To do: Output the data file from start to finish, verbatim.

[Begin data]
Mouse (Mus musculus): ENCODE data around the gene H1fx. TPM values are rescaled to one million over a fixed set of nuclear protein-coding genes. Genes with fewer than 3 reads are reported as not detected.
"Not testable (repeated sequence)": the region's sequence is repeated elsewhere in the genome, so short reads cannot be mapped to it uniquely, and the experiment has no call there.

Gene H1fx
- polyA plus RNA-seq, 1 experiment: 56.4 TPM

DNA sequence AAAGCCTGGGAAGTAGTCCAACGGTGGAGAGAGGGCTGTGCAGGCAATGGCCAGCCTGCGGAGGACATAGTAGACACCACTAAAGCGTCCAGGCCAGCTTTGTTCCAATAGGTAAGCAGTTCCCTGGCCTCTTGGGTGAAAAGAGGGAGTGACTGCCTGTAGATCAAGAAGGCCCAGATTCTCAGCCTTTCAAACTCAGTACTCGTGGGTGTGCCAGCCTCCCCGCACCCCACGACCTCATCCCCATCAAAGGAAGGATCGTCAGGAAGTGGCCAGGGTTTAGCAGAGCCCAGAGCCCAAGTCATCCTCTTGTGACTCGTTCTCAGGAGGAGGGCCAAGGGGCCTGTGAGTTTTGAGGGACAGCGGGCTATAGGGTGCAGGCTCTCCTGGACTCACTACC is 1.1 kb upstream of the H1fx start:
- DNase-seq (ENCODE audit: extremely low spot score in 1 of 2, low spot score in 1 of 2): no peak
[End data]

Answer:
Mouse (Mus musculus): ENCODE data around the gene H1fx. TPM values are rescaled to one million over a fixed set of nuclear protein-coding genes. Genes with fewer than 3 reads are reported as not detected.
"Not testable (repeated sequence)": the region's sequence is repeated elsewhere in the genome, so short reads cannot be mapped to it uniquely, and the experiment has no call there.

Gene H1fx
- polyA plus RNA-seq, 1 experiment: 56.4 TPM

DNA sequence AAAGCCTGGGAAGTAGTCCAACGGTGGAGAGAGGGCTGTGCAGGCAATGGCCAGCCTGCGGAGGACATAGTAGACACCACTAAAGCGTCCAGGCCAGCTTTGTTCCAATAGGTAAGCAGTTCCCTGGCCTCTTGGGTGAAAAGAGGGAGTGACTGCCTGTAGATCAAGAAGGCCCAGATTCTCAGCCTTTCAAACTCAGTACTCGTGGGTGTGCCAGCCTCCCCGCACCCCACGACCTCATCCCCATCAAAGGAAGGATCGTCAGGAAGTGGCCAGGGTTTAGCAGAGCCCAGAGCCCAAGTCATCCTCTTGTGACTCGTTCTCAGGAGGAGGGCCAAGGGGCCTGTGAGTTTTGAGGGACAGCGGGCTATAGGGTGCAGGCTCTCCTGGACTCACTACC is 1.1 kb upstream of the H1fx start:
- DNase-seq (ENCODE audit: extremely low spot score in 1 of 2, low spot score in 1 of 2): no peak